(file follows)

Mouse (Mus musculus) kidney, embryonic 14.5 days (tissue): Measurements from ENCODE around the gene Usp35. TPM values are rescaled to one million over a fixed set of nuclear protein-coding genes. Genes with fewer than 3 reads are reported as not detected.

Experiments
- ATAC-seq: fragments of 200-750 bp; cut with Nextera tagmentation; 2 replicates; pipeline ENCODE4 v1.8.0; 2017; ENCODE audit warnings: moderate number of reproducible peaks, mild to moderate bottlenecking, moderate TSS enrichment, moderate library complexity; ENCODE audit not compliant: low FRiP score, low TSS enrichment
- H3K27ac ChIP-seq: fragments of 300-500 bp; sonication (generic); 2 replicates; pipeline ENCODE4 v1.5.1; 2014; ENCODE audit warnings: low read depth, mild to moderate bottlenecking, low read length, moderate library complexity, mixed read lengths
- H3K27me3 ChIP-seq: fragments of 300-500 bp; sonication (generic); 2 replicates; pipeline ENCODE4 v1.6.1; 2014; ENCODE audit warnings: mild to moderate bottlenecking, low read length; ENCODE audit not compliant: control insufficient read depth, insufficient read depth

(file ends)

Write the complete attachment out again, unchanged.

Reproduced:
Mouse (Mus musculus) kidney, embryonic 14.5 days (tissue): Measurements from ENCODE around the gene Usp35. TPM values are rescaled to one million over a fixed set of nuclear protein-coding genes. Genes with fewer than 3 reads are reported as not detected.

Experiments
- ATAC-seq: fragments of 200-750 bp; cut with Nextera tagmentation; 2 replicates; pipeline ENCODE4 v1.8.0; 2017; ENCODE audit warnings: moderate number of reproducible peaks, mild to moderate bottlenecking, moderate TSS enrichment, moderate library complexity; ENCODE audit not compliant: low FRiP score, low TSS enrichment
- H3K27ac ChIP-seq: fragments of 300-500 bp; sonication (generic); 2 replicates; pipeline ENCODE4 v1.5.1; 2014; ENCODE audit warnings: low read depth, mild to moderate bottlenecking, low read length, moderate library complexity, mixed read lengths
- H3K27me3 ChIP-seq: fragments of 300-500 bp; sonication (generic); 2 replicates; pipeline ENCODE4 v1.6.1; 2014; ENCODE audit warnings: mild to moderate bottlenecking, low read length; ENCODE audit not compliant: control insufficient read depth, insufficient read depth